Why Not Her is a campaign that is aimed at amplifying the voices of Irish Women making, recording, producing and creating music in Ireland.
Thank you for taking the time to visit Why Not Her today. We welcome everyone to the conversation as its one that should be had. This is an important issue, and people deserve to know what’s going on in our music culture today in Ireland.
Despite significant progress towards women’s economic independence in Ireland, women in Ireland are still economically disadvantaged in many ways. We have brought light to how disadvantaged women in the music industry are in Ireland in comparison to their male counterparts.
Women are still far less likely to be in the labour force and more than four times more likely to work on a part-time basis than men. And in music, women are approx. 92% less likely to be played on heavy rotation on Irish radio than that of their male counterparts.
In Ireland, across all workforces, women on average earn less than 14.4 % than men and are less likely to work in occupations that are highest paid. Women are 25 times more likely to look after their home and family and leave behind their ambitions.
In late June, while Ireland was gearing up to return to some semblance of a new kind of social normality post-Covid_19, many people were hoping that the pandemic would remain the major news story of the year.
This wasn’t to be the case as we have seen the swelling in surges of human rights, domestic & sexual violence/abuse, and racism issues come to the forefront across media in breaking news stories. From the devastating loss of George Floyd and the #blacklivesmatter movement that ignited all over the world to the #MiseFosta, #GenderDisparityRadioIre & #MeToo movements, the general consensus is that we have had enough.
Many erudite articles covering these movements have been written and shared by people, acting as a great resource for learning about the difficult topics we face in society today. And it is time we stopped and listened with open ears as to how we can do and be better.
With the above in mind, we felt it was time to publish a report outlining the gender disparity that exists on Irish radio towards female musicians and fronted bands/acts across 27 Regional and National radio stations in Ireland.
The data report was put together by activist Linda Coogan Byrne with the help of Folk Singer and Artist Áine Tyrrell on the graphics. We launched the report on June 24th and it went viral, to be viewed, shared and exposed to close to 20 million people, as well as trending 5 times on Twitter and being featured in most of the press publications in Ireland and some of the largest publications in the UK. It exposed a harsh reality that women in Ireland’s music scene face in the professional playing field.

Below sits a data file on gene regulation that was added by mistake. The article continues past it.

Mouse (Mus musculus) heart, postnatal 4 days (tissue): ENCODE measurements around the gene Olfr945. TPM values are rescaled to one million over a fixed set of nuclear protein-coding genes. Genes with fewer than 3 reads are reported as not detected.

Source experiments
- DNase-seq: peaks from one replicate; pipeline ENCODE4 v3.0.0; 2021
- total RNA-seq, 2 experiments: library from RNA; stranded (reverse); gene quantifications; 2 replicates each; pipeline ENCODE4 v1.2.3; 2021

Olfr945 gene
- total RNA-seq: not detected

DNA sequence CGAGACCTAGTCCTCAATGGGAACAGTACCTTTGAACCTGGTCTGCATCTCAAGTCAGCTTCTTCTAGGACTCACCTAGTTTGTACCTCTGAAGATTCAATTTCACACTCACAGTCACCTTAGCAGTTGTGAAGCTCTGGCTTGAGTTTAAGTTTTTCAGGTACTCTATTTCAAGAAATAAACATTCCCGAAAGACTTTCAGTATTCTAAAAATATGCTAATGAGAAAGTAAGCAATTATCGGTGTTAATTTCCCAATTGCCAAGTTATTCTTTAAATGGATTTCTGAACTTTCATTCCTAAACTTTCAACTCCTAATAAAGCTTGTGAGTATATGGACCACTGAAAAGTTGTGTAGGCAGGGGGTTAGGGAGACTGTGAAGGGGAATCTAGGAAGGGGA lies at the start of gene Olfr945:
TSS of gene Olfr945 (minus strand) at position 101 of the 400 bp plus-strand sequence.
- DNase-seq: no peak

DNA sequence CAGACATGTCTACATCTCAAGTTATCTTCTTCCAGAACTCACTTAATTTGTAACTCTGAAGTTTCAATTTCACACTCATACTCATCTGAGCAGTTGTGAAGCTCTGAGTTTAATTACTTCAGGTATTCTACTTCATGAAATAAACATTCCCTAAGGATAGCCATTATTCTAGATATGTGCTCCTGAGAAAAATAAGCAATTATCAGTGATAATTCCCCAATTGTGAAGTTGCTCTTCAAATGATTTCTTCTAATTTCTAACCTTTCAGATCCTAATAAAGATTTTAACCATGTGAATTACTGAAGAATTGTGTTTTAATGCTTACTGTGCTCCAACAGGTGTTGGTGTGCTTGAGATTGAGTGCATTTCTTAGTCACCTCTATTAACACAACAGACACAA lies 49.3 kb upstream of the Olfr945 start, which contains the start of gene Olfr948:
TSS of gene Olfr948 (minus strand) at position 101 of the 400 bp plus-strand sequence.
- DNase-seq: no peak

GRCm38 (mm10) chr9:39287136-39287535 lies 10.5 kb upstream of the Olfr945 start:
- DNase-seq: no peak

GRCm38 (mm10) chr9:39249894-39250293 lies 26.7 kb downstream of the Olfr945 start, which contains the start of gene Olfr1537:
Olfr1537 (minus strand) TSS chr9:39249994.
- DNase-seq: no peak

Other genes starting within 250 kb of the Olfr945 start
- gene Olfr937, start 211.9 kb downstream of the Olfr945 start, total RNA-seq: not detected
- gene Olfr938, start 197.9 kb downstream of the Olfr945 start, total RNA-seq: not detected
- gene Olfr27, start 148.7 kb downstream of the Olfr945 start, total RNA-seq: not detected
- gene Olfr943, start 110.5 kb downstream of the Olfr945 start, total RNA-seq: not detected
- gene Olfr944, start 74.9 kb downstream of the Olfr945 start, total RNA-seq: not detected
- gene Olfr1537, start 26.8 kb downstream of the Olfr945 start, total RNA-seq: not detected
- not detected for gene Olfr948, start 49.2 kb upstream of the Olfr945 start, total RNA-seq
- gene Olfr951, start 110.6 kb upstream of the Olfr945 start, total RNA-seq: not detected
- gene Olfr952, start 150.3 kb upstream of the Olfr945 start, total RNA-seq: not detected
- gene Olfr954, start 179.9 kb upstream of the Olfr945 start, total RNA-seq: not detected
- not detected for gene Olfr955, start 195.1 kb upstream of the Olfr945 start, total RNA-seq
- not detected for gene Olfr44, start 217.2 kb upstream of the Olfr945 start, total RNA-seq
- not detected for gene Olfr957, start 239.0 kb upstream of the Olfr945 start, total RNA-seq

At the same time as the report being released, Grammy Nominated Singer Songwriter and Recording Artist RuthAnne released a cover song ‘Dreams’ (The Cranberries hit song) which had 39 female musicians and singers on the track known as ‘Irish Women In Harmony’. All proceeds going to SAFE IRELAND to help those who suffer from domestic violence, which has been on the increase since Covid. (So far they have raised over 215,000 Euro). The song has broken records becoming the first #1 entry by a woman (women) in the Homegrown Irish Charts and reached 27 Million impacts across Irish radio in less than a 2 month period. It just took 39 of them to get there. It took solo male Irish artist Dermot Kennedy who released his latest track ‘Giants’ at the end of June just a little over a month to rack up over 25 Million radio impacts without needing an army of 39 men.
The report simply titled ‘Gender Disparity Data Report on Irish Radio’ can be viewed on slideshow here. Upon viewing the report, we can see that there is something deeply wrong with how music playlisters and programme directors compile their playlists. Many of these stations refuse to admit that there is a glass ceiling preventing women from breaking through towards equality and that meeting a gender quota is a must in order to ensure that stations who have been awarded licences from the BAI (Broadcasting Authority of Ireland) can give an adequate contribution to processes of democratization, since quotas ensure the inclusion of women.
The women in Ireland’s music industry do not want to take anything away from their deserving and successful male peers, they are simply asking for – and showing why – they are as equally deserved of a slice of the pie and a bigger spotlight than what they’ve been getting which has been pretty dim.
In the past few weeks, women have entered the Official Irish Homegrown Chart Top 20 in an unprecedented way as eight female solo artists have entered the Official Irish Homegrown Chart Top 20 position. Compared to the whole of 2019, that’s a massive 300% increase in just four weeks… Factoring in female groups and acts with female members like ‘Irish Women in Harmony’ and MOM, the chart uplift compared to all of 2019 is 150%.
The thing is this: our diverse talent has always been there, and now through live performances, increased awareness, spotify playlist inclusions and TV placements, the country is getting to hear it but wouldn’t it be brilliant if radio start supporting more women? Radio plays a vital role in truly breaking an artist.
We are here to try to ensure that a gender quota and gender equality is realised. When we come together as a united force of people from all creeds, gender, colour, age and orientation who are no longer accepting inequity and gender bias; anything is possible and we should never ever be afraid to ask the question why not her?